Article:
Politicians often pride themselves on standing up for what they believe in. Last week, Senator Jeff Flake decided he would effectively “take a seat” by not running for reelection in 2018.
The Arizona Republican announced in a speech to the chamber that he “will no longer be complicit or silent” while bearing witness to what he called “reckless, outrageous, and undignified” behavior from the president.
With his speech, Flake has added his name to a growing list of Republican politicians who have spoken out against the president. Flake also criticized the Republican Party leadership in his admonishment of the current White House.
While we can parse many aspects of Flake’s remarks, perhaps the most pressing question Americans must reflect on is where should politicians draw the line between helping their party and standing up for their own beliefs?
When voters elect a Republican president, it is expected that Republican politicians will fall in line behind the president’s agenda. The same goes for Democratic politicians if a Democrat is in the Oval Office. However, these elected officials do not simply serve at the will of the president, or party leadership. Each politician has his or her own beliefs that guide his or her decisions, and perhaps more importantly they represent constituents whose approval they must maintain in order to stay in office. It becomes an impossible task for a politician to keep everyone happy — the president, the party leadership, the constituents, and themselves.
Moreover, in today’s political climate, we see politicians slinging verbal attacks at both their own party members and rivals. No wonder Flake expressed disappointment in the “flagrant disregard for truth and decency” in Washington today.
This lack of “decency” suggests that it might not be worthwhile to fall in line behind party leaders. Flake also pointed out in his speech that the next generation is watching, and it won’t reflect well on Congress if they do not stand up to the president’s “outrageous” behavior.
Party identification could be seen as merely a mental shortcut. Republicans know other Republicans tend to have conservative viewpoints, while Democrats recognize their fellow party members to have liberal viewpoints on today’s issues. It takes 218 votes to pass a bill in the House of Representatives and 51 votes in the Senate; without knowing beforehand where everyone relatively stands on an issue, there is no way that politicians would have the time and energy to seek out all who agree with them.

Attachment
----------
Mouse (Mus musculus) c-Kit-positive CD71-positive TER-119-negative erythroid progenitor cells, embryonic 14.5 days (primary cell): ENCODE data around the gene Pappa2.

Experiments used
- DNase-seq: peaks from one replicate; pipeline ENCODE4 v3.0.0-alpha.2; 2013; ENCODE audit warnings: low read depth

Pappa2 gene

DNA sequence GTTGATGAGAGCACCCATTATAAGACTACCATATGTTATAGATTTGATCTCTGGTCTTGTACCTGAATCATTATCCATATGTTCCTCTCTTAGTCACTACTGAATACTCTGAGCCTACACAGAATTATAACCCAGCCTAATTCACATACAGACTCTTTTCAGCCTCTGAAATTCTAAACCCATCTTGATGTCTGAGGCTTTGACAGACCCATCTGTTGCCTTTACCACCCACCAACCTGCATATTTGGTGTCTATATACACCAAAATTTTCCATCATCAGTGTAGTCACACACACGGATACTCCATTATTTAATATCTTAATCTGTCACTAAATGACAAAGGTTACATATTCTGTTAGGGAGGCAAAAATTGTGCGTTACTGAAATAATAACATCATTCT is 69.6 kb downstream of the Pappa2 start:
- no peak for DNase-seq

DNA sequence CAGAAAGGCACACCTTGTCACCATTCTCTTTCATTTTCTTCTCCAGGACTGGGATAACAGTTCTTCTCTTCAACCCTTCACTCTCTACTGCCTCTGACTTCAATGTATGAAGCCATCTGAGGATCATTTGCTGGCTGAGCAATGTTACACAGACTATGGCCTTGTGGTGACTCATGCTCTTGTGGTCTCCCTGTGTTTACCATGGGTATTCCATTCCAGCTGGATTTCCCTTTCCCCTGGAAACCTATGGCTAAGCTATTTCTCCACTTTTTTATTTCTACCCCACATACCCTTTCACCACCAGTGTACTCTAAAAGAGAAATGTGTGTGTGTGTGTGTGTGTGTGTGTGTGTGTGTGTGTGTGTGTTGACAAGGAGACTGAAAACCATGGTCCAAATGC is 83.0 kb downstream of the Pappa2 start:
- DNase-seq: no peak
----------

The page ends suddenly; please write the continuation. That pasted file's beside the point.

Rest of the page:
In this sense, however, the political party should serve as a guide, not a guarantee, to those seeking support of their legislation, not a guarantee of support. Membership to a party should not dictate absolute loyalty to that party’s classic trademarks. Idealistic as it is, there is some belief that our representatives vote with their conscience rather than out of party loyalty.
Sometimes they do vote their conscience and sometimes they do not. Republican Senators have effectively blocked the passage of parts of President Donald Trump’s agenda by voting with their gut, without fearing consequences. These senators have also shown unity in passing a budget plan that will lead to Trump’s tax cuts. In both cases, some stayed loyal to the president and the party, while others did not.
There’s a reason that I held off from mentioning the president by name until this point. Trump may be the current source of dysfunction in Washington, but loyalty versus conscience is not a new conflict.
In reality, politicians are elected to represent us, the public. If their conscience falls in line with the thinking of Trump, Senate Majority Leader Mitch McConnell, and Speaker of the House Paul Ryan, so be it. But no one in Congress owes Trump, McConnell, or Ryan anything with their votes.
Flake’s service will soon come to an end, but hopefully others will use his remarks as a guide for their actions. Always stand up for what you believe in; do not mistake silence for loyalty.